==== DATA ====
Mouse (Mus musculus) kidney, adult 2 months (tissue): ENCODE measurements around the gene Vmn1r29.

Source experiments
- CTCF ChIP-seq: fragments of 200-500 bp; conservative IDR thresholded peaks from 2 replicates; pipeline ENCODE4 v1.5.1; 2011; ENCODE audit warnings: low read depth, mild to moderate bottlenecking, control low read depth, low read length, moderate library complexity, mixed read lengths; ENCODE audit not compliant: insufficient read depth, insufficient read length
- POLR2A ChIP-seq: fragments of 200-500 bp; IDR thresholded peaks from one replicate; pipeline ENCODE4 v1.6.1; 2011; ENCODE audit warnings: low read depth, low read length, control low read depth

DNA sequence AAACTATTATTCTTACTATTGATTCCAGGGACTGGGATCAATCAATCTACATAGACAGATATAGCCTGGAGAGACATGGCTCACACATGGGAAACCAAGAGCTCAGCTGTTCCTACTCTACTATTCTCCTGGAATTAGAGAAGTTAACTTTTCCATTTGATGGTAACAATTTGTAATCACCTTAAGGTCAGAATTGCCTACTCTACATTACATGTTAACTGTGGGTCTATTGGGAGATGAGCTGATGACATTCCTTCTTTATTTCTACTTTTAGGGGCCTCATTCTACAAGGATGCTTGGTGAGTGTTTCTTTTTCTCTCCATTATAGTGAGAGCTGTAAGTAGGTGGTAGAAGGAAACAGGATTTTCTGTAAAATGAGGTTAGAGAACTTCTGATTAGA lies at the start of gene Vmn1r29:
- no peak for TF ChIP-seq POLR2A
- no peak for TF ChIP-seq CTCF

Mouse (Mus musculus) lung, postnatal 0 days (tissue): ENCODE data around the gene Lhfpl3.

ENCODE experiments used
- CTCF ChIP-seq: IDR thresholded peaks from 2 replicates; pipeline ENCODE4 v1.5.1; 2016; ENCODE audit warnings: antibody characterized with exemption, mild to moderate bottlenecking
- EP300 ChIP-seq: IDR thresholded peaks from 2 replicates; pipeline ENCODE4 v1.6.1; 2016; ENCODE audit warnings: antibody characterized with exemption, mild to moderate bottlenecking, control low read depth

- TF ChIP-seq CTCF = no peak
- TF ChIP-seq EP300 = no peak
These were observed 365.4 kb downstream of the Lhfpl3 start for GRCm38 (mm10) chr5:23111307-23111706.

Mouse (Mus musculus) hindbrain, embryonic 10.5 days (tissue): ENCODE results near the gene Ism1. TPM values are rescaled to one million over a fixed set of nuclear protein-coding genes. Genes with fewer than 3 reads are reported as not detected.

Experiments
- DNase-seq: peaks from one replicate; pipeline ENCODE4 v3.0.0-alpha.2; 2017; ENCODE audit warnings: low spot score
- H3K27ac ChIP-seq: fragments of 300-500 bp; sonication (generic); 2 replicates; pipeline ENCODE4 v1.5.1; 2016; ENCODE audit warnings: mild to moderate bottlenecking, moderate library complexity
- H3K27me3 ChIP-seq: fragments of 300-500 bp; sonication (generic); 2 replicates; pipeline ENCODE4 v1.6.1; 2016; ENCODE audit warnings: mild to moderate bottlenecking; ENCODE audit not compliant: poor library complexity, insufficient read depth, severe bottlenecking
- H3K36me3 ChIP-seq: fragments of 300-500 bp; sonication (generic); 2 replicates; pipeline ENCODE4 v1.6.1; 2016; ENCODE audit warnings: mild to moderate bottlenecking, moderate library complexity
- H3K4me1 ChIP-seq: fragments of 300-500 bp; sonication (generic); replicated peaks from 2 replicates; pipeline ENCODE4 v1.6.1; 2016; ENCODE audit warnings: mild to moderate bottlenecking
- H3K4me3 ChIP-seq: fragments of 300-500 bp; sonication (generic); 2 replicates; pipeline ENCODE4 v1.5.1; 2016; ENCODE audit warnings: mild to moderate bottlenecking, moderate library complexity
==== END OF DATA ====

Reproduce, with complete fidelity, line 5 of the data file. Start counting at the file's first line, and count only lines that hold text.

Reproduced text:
DNA sequence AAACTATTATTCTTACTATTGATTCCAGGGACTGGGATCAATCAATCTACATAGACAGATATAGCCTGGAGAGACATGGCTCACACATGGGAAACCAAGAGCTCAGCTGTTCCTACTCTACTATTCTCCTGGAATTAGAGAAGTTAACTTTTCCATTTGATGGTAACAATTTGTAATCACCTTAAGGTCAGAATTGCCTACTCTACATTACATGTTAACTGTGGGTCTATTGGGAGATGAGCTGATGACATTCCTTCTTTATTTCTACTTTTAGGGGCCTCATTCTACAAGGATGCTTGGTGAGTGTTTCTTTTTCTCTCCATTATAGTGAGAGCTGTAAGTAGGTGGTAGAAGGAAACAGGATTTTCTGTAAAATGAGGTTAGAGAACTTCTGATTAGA lies at the start of gene Vmn1r29: